Special Report: The changing dynamic of marijuana in Nebraska

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LINCOLN, Neb.-- The start of 2016 has been a historic and incredibly busy time for Nebraska law enforcement following two of the single-largest drug-related busts in Lancaster County history.

Now, local law enforcement agencies are weighing a few possibilities - either more drugs are passing through the state, law enforcement techniques are becoming more refined, or it is a combination of both.

The search for answers begins in early January 2016, when the Lancaster County Sheriff's office pulled over a vehicle carrying 1,500 lbs. of marijuana - their largest pot bust ever.

Then, in February, deputies said they made their single-largest drug-related bust in county history - $2.4 million.

Area agencies also said marijuana is now more potent than ever, and their strategies of finding it have had to be just as dynamic.

So, unraveling the spider web of where these drugs and cash could have gone, and to whom, is one of the biggest challenges.

"We've evolved in this process," Chief Deputy Jeff Bliemeister, of the Lancaster County Sheriff's Office, said.

"Since 2013, in that we have a huge emphasis on the electronic evidence."

The cell phone, tablet and computer. These devices have helped create links to suspects and their products across the nation.

"In 1996, when I started, people didn't carry cell phones as a matter of routine," Bliemeister said.

"They carried pagers. And it was just the beginning of that process."

The story is similar in western Nebraska.

"I guess it's made it easier and harder," Sgt. Kendall Allison, who works for the North Platte Police Department, said.

"It's made it easier to obtain information, but it's harder... like I said, they have burner phones, TracFones, they change their numbers."

Sgt. Allison said their department faces a considerable trafficking problem with Colorado - where pot is legal - and that they've even seen some unique new delivery methods.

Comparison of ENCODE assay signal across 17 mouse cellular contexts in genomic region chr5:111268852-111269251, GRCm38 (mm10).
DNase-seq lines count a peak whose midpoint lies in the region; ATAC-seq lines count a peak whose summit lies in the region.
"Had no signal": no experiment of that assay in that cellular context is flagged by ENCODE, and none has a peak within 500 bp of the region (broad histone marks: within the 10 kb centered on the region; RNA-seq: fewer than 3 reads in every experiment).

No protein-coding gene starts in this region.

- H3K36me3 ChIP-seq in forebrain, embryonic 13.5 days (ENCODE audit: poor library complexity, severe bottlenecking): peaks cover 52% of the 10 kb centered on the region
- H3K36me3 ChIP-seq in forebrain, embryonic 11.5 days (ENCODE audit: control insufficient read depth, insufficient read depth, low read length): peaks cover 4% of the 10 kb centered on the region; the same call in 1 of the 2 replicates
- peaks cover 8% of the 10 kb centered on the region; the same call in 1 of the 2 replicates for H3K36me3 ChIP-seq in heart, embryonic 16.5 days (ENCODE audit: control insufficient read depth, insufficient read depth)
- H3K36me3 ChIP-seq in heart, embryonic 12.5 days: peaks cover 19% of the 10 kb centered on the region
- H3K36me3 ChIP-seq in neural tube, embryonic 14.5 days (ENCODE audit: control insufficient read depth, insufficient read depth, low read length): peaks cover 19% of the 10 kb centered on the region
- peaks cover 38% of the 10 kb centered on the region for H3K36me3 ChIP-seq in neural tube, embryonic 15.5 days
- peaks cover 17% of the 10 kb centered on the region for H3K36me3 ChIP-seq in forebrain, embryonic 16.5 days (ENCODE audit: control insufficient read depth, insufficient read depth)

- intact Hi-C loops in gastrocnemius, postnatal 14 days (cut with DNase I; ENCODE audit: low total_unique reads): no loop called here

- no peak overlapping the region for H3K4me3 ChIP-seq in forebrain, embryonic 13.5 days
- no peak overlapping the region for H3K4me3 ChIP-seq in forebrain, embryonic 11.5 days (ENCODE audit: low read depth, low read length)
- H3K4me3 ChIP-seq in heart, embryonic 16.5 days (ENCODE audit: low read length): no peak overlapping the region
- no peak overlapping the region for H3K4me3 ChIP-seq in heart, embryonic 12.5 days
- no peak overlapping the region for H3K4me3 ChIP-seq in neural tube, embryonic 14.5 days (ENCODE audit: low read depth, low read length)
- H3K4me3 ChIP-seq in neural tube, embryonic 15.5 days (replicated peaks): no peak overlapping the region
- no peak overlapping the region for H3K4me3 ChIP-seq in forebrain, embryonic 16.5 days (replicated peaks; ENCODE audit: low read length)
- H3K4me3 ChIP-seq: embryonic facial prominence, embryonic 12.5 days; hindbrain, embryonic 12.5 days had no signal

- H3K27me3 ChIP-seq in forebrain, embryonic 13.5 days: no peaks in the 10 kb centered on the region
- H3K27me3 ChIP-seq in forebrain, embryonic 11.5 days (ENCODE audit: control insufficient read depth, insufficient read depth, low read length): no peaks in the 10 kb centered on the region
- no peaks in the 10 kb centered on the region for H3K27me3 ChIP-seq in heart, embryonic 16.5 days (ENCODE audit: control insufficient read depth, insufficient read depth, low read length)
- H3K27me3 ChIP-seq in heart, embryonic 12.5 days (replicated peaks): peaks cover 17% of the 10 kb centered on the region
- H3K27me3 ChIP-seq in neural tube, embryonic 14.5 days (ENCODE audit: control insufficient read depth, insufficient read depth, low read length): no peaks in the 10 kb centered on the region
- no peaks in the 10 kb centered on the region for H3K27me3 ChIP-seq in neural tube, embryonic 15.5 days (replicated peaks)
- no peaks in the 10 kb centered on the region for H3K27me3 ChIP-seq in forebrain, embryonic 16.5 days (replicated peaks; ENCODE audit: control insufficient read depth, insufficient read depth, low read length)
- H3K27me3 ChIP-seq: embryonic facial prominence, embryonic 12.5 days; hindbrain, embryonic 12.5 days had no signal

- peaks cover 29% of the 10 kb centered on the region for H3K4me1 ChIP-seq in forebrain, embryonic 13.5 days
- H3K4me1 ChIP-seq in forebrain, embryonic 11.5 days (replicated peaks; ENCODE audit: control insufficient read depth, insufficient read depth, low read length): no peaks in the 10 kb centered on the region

"We've seen it delivered in the mail," Sgt. Allison said, "so, somebody that's friends with somebody in Colorado can get a pound of it from the dispensary."

Sgt. Allison, when asked if he thinks more drugs are passing through the state or if law enforcement is improving their abilities to track it down, said it is a mixture of both.

"We have better tools than we used to let's say 30 years ago, 20-30 years ago, to deal with it," Allison said.

However, he also said North Platte also has a significant methamphetamine problem, and that marijuana can sometimes take a back seat to meth.

As for the bags of pot and millions of dollars confiscated in Lancaster County earlier this year, it's just a matter of proving where it came from and where it was going.

"We do not, in any way, want to take somebody's savings or something that they've gotten through legal means," Bliemeister said.

"And we make sure to prove that."

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LSO's interdiction team, which investigates the trade and transport of drugs in the state, is made up of only a couple deputies, according to Bliemeister.

And, since 2013, they've investigated 122 cases of criminal interdiction in the county alone.